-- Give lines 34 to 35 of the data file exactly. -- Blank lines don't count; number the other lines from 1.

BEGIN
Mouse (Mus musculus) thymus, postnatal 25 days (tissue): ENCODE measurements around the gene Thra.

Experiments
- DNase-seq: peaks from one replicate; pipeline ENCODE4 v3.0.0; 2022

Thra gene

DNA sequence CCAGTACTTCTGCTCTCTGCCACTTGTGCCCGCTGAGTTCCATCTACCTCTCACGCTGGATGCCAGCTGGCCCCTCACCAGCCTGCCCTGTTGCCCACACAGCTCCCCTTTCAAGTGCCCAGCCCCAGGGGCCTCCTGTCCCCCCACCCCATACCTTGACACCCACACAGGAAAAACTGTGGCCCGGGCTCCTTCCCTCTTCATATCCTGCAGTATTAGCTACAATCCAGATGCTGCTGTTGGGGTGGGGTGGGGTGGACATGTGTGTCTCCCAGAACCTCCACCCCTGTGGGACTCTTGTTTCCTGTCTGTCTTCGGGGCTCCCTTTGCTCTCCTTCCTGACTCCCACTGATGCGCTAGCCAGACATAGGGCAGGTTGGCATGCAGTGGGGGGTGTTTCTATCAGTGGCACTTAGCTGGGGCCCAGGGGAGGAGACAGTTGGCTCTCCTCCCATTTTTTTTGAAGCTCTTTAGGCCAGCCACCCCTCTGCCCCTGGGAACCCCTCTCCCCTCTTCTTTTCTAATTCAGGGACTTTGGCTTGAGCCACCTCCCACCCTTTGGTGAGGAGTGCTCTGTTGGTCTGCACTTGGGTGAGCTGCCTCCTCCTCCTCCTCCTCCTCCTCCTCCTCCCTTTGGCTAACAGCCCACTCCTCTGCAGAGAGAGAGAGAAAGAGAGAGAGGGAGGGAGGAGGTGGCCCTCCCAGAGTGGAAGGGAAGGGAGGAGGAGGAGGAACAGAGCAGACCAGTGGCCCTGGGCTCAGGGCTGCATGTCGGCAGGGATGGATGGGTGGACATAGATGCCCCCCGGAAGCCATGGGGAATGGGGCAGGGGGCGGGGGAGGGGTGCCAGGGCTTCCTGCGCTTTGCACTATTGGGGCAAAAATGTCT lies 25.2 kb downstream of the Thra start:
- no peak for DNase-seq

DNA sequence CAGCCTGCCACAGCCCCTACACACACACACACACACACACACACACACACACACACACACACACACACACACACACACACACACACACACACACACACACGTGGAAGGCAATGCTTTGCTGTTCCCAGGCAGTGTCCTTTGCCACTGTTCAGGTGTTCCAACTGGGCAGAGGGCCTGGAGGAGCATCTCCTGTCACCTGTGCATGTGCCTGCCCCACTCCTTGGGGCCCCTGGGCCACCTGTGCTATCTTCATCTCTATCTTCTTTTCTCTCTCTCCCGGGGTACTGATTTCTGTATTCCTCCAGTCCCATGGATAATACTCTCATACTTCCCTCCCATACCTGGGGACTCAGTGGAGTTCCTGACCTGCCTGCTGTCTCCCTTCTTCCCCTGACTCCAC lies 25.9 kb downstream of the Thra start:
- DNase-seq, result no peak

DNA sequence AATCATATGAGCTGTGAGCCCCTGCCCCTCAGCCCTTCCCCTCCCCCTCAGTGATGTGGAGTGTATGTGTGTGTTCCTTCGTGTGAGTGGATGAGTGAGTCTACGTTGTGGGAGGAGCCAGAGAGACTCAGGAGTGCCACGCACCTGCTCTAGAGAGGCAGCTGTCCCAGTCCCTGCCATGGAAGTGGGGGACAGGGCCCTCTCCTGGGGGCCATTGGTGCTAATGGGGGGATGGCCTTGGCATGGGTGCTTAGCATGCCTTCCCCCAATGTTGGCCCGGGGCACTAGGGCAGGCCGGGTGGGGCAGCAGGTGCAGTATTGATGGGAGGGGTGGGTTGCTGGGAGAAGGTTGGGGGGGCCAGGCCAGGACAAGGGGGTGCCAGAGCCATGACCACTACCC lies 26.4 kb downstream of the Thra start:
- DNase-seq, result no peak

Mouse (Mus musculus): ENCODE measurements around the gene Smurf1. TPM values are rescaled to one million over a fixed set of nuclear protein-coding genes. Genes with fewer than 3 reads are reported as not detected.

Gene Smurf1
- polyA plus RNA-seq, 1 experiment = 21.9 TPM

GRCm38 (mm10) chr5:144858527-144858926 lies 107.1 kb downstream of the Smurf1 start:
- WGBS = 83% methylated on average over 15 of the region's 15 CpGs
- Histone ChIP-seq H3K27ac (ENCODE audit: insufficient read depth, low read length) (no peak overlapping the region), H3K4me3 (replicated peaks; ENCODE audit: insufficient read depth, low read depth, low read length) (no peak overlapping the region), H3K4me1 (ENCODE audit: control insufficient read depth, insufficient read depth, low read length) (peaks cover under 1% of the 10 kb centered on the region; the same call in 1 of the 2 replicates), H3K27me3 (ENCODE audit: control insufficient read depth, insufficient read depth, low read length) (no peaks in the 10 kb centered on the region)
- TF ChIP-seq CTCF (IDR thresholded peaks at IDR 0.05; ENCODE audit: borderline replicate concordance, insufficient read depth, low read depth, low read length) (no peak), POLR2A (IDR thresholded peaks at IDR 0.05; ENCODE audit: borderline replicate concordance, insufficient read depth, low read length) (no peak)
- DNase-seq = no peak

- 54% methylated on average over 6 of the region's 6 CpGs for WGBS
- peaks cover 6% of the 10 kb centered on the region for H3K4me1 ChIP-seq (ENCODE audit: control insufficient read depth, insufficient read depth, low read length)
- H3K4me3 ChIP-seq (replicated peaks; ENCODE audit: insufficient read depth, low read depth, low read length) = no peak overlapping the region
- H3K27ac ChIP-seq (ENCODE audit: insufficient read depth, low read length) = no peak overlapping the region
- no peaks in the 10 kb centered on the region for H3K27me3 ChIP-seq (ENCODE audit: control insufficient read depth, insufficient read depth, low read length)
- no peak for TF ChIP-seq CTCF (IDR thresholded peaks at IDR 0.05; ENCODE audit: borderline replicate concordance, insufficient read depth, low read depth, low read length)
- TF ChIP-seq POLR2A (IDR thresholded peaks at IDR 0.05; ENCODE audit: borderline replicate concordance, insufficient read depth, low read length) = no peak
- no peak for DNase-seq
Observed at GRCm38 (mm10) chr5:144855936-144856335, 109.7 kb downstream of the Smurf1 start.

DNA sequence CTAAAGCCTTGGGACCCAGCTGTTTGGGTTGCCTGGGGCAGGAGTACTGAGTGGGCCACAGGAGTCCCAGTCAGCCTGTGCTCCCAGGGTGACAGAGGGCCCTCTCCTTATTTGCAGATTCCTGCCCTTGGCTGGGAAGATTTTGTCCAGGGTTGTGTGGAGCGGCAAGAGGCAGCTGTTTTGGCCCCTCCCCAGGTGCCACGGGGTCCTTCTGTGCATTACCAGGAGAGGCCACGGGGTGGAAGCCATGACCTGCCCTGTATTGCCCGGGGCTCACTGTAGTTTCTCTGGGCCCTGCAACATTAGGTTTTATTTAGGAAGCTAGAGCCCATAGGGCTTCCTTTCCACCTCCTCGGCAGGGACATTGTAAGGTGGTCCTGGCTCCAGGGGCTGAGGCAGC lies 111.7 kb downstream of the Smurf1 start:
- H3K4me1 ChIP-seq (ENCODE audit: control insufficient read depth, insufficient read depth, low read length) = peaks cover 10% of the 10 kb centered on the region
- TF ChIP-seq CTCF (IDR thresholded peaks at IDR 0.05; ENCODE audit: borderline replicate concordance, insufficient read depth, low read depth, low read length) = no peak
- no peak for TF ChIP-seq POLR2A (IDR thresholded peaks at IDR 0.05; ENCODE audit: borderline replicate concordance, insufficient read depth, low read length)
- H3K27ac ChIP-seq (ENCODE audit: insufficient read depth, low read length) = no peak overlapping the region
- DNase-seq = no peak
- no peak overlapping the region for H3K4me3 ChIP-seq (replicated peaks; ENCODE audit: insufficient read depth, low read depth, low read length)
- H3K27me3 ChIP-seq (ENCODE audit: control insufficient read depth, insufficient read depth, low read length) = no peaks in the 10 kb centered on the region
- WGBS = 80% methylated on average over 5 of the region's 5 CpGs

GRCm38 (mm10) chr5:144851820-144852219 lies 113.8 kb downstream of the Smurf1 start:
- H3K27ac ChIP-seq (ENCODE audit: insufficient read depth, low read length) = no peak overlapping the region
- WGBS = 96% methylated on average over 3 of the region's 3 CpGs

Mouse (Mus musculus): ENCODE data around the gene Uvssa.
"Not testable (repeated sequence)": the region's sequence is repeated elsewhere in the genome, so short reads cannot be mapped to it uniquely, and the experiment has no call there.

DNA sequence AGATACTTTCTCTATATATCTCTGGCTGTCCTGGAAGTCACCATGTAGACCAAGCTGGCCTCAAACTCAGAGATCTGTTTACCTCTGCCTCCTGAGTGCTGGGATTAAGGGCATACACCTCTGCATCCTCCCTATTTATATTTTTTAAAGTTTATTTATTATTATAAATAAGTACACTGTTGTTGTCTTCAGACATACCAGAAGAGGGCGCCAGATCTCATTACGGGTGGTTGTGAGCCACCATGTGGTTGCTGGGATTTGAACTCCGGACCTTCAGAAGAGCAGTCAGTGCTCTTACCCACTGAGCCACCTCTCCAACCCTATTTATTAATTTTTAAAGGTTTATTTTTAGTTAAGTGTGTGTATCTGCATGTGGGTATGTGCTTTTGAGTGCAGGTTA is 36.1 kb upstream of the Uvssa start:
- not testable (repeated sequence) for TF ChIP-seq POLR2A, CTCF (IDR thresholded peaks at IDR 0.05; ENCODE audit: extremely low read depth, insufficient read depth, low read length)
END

- no peak overlapping the region for H3K4me3 ChIP-seq (replicated peaks; ENCODE audit: insufficient read depth, low read depth, low read length)
- H3K27me3 ChIP-seq (ENCODE audit: control insufficient read depth, insufficient read depth, low read length) = no peaks in the 10 kb centered on the region